I attended the OER17 Conference in London, April 5–6, 2017, with my colleague Ellen Sexton and with support from the Teaching & Learning Center here at John Jay. Though I’m relatively new to the OER (open educational resources) conversation, issues of open access and open knowledge are dear to my heart.
Here are my 4 biggest takeaways from OER17.
Note: the R in OER typically stands for resources, plural, so much of the literature has phrases like “OER have the benefit of…” But that sounds so wacky to my American ears, so I’m just going to go with OERs (plural) and an OER (singular). Most of the time.
What is open? Is “open” actually open?
In the United States, the discussion of OERs is inseparable from the conversation around the sharply rising costs of college textbooks. OERs, like this textbook from OpenStax, are pitched as one solution to this problem, and (in my experience) that’s the bulk of the conversation around OERs. So at OER17, I was surprised and pleased to hear international perspectives on OERs well beyond college textbooks: the general focus was contributing to and reusing public knowledge and public resources. Many sessions centered on Wikipedia and Wikidata, and MOOCs were even mentioned.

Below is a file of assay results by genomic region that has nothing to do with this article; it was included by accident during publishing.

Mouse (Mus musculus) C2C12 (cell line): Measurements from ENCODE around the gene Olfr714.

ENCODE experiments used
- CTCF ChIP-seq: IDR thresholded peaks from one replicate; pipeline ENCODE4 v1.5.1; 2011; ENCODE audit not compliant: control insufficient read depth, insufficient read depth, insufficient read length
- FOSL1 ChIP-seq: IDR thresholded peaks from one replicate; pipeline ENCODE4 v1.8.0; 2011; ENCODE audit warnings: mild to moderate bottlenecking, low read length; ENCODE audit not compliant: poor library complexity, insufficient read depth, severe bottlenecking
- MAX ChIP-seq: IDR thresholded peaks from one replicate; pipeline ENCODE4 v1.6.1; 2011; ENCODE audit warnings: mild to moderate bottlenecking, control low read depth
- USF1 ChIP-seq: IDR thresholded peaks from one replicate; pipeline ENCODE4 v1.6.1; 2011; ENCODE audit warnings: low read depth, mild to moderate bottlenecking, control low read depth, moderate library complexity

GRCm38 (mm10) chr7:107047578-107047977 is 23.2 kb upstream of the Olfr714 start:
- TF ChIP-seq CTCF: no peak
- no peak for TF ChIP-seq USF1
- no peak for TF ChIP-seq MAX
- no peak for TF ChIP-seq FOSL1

The keynote speaker, Maha Bali, opened the conference with important critical questions regarding “open.” Though the intentions of creating open materials may be good, she said, the result can end up reflecting biases and inequities that already exist. Perhaps the biggest example is the clear Anglo-centrism of existing OERs. We must ask ourselves when creating or using OERs: whose content is privileged? What language is it in? Whose culture is reflected? What is being implicitly taught in the “hidden curriculum” (a new term to me)?
Unless we ask ourselves these questions, we will simply reproduce these biases. “Inclusion must be engineered,” Bali quotes Sherri Spelic’s Digital Pedagogy lab post.
Moreover, open ≠ free (or libre). OERs aren’t free to create. They aren’t free to distribute (e.g., all web domains are rented, not owned; plus, IMO, free services aren’t really free). And regarding living “in the open” online, Bali pointed out that we are not equally vulnerable to trolling, harassment, and surveillance.
Maha Bali’s excellent slides and the recording are online.